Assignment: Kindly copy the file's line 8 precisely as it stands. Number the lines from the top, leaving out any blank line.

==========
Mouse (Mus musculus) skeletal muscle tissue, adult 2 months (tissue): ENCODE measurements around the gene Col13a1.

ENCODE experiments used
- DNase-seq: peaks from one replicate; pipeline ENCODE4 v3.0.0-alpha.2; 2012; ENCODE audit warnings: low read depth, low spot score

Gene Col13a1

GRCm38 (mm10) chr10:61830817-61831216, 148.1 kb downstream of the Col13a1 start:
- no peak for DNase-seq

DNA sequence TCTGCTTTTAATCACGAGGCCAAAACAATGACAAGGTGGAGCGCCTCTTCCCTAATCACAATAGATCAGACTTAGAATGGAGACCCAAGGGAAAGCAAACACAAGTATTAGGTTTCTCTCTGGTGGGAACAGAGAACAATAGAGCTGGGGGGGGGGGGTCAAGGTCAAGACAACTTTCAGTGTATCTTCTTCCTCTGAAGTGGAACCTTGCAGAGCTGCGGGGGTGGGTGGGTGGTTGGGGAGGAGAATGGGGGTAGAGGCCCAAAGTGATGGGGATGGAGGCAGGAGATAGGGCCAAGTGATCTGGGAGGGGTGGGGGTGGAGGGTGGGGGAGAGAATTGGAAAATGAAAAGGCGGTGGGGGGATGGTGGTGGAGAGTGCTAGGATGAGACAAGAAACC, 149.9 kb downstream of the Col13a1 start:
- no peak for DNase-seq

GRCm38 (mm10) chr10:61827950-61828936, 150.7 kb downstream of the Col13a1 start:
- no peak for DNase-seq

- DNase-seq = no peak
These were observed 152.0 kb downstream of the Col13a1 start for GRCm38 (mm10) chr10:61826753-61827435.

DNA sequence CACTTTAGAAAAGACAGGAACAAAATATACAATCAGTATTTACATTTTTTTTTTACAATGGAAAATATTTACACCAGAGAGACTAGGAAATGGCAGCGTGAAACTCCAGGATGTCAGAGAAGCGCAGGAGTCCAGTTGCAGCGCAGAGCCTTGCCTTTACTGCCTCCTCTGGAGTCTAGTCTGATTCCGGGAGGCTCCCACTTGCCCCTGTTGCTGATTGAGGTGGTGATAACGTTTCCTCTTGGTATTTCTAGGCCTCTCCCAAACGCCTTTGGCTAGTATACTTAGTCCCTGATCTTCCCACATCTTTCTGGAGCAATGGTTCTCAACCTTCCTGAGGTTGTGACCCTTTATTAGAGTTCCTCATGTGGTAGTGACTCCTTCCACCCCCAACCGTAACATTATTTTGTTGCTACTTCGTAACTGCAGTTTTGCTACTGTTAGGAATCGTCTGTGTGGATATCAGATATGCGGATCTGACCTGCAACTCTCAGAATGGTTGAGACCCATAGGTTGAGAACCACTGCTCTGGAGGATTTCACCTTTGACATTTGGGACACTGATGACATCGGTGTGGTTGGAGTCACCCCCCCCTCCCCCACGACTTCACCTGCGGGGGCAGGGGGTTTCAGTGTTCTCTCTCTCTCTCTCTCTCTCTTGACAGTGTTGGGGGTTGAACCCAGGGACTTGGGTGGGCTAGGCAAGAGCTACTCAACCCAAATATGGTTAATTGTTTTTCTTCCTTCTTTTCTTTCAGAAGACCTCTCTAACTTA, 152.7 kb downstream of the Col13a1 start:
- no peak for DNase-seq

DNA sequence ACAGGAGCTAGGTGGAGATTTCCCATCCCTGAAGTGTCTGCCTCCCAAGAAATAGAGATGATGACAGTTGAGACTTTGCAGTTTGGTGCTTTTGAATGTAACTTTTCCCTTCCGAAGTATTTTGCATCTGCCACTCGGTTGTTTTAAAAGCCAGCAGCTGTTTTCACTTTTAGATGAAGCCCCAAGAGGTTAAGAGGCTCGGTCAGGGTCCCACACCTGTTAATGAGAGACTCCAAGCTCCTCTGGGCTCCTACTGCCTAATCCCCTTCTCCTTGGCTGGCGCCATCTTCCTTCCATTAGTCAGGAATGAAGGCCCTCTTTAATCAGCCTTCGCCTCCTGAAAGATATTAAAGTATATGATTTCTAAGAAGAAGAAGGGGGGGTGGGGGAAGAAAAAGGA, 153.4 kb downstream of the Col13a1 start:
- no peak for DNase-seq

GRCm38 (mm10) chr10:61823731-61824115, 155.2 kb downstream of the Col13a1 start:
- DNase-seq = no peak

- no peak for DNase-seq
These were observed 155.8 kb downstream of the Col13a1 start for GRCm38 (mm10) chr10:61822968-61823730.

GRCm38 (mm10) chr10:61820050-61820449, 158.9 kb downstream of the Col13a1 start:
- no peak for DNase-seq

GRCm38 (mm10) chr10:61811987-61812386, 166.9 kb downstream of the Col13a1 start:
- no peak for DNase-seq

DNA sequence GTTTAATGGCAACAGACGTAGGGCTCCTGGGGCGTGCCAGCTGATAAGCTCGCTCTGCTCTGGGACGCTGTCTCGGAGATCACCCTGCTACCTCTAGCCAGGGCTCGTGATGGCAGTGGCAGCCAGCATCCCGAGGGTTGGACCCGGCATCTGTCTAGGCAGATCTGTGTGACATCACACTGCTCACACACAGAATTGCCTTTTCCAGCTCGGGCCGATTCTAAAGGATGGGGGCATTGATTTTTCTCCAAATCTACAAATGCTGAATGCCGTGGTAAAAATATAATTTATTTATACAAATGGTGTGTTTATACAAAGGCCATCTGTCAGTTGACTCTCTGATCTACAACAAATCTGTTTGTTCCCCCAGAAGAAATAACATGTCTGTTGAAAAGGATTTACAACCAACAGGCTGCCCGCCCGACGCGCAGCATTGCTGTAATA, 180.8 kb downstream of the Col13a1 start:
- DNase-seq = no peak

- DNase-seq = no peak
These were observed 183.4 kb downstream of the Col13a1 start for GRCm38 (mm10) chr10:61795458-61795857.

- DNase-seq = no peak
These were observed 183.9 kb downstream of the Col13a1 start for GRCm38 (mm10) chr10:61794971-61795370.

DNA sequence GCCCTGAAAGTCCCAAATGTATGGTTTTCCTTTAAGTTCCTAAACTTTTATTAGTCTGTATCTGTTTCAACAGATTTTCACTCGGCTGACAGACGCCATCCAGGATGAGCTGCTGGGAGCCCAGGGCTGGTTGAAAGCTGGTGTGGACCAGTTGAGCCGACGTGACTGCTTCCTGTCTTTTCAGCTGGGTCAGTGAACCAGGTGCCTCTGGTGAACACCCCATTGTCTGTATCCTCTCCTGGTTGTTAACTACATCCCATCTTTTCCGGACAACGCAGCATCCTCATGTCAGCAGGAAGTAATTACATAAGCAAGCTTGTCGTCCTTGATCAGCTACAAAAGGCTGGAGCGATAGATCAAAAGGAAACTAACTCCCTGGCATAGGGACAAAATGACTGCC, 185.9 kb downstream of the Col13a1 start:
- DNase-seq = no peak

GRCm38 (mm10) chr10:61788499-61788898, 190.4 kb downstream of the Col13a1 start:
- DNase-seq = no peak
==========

- no peak for DNase-seq